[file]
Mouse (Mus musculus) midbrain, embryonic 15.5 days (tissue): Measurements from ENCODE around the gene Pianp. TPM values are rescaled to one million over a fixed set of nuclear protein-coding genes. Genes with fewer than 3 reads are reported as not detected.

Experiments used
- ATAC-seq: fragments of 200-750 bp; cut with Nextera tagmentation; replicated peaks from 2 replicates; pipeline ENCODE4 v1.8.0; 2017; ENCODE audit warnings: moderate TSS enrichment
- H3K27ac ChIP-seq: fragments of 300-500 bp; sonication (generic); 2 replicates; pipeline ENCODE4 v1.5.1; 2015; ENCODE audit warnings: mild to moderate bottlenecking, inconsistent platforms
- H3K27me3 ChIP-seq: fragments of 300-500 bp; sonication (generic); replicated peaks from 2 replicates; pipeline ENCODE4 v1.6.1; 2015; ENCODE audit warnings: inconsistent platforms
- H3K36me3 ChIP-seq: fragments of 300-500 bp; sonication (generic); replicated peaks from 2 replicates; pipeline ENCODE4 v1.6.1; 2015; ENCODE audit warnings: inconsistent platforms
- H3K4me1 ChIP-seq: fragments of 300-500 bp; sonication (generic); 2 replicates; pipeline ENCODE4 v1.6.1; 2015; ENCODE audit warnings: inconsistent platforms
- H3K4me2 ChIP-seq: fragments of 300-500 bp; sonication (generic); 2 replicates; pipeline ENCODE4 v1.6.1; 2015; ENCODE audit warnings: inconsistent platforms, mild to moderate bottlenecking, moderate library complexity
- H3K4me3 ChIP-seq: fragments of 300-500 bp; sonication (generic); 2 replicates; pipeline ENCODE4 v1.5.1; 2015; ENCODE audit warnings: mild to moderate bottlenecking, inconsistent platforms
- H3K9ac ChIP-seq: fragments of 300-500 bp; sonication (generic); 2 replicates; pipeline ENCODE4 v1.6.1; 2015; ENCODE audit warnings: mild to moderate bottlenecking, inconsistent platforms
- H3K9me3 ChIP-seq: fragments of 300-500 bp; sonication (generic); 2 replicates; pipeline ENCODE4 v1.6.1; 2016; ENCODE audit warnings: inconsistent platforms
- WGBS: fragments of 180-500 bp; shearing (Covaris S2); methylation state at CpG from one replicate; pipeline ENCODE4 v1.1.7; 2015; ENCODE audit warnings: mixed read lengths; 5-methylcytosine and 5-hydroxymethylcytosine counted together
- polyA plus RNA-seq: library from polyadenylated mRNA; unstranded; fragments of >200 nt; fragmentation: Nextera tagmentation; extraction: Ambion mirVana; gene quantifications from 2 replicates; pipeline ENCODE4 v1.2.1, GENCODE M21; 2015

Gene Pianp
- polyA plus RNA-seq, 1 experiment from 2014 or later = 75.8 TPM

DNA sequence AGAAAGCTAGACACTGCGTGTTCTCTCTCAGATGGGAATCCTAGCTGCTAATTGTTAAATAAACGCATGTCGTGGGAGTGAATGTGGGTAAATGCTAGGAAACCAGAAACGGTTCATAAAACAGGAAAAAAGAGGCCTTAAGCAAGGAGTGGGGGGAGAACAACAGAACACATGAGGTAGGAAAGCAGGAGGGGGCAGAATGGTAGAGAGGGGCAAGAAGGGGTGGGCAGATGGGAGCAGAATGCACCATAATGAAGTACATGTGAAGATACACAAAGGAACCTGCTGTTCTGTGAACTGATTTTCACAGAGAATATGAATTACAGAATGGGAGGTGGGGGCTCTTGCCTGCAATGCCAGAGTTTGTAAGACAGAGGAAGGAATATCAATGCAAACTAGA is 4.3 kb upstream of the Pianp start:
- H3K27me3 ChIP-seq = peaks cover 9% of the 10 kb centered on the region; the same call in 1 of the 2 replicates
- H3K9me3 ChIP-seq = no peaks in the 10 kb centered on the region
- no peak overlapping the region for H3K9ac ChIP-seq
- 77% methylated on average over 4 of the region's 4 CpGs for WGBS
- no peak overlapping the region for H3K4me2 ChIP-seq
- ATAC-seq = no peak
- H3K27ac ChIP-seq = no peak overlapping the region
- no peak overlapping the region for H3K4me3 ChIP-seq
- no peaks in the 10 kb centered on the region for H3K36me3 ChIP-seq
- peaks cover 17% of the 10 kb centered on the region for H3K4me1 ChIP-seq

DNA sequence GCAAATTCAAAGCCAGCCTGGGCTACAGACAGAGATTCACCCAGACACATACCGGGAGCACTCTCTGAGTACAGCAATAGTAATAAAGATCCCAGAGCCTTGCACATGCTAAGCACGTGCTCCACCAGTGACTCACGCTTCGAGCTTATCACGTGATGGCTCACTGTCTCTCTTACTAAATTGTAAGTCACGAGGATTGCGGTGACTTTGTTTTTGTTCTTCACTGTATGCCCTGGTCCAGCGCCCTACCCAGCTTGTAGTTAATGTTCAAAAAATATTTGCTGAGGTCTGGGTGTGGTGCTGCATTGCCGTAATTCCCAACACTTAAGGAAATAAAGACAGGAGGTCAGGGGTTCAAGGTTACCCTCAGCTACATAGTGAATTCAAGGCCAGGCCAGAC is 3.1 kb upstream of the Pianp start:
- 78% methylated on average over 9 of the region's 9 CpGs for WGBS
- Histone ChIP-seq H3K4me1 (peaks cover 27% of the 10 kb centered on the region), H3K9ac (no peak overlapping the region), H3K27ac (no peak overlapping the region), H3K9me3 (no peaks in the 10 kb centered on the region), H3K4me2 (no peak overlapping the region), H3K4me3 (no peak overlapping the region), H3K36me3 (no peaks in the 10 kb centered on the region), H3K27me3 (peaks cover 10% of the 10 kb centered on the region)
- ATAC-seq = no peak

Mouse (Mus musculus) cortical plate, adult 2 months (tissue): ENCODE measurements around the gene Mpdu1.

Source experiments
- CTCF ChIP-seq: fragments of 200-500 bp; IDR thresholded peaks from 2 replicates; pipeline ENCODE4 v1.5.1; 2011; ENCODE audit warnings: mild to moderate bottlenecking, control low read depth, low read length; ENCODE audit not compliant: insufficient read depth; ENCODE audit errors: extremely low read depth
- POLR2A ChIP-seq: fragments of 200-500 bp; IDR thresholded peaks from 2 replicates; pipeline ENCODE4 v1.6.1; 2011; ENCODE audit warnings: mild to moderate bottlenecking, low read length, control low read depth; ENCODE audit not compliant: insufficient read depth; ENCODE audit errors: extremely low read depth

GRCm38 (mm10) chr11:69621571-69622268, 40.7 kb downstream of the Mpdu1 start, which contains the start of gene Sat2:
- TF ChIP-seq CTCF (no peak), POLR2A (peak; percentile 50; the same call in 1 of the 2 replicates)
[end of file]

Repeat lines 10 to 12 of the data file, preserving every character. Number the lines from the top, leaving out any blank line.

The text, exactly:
- H3K9ac ChIP-seq: fragments of 300-500 bp; sonication (generic); 2 replicates; pipeline ENCODE4 v1.6.1; 2015; ENCODE audit warnings: mild to moderate bottlenecking, inconsistent platforms
- H3K9me3 ChIP-seq: fragments of 300-500 bp; sonication (generic); 2 replicates; pipeline ENCODE4 v1.6.1; 2016; ENCODE audit warnings: inconsistent platforms
- WGBS: fragments of 180-500 bp; shearing (Covaris S2); methylation state at CpG from one replicate; pipeline ENCODE4 v1.1.7; 2015; ENCODE audit warnings: mixed read lengths; 5-methylcytosine and 5-hydroxymethylcytosine counted together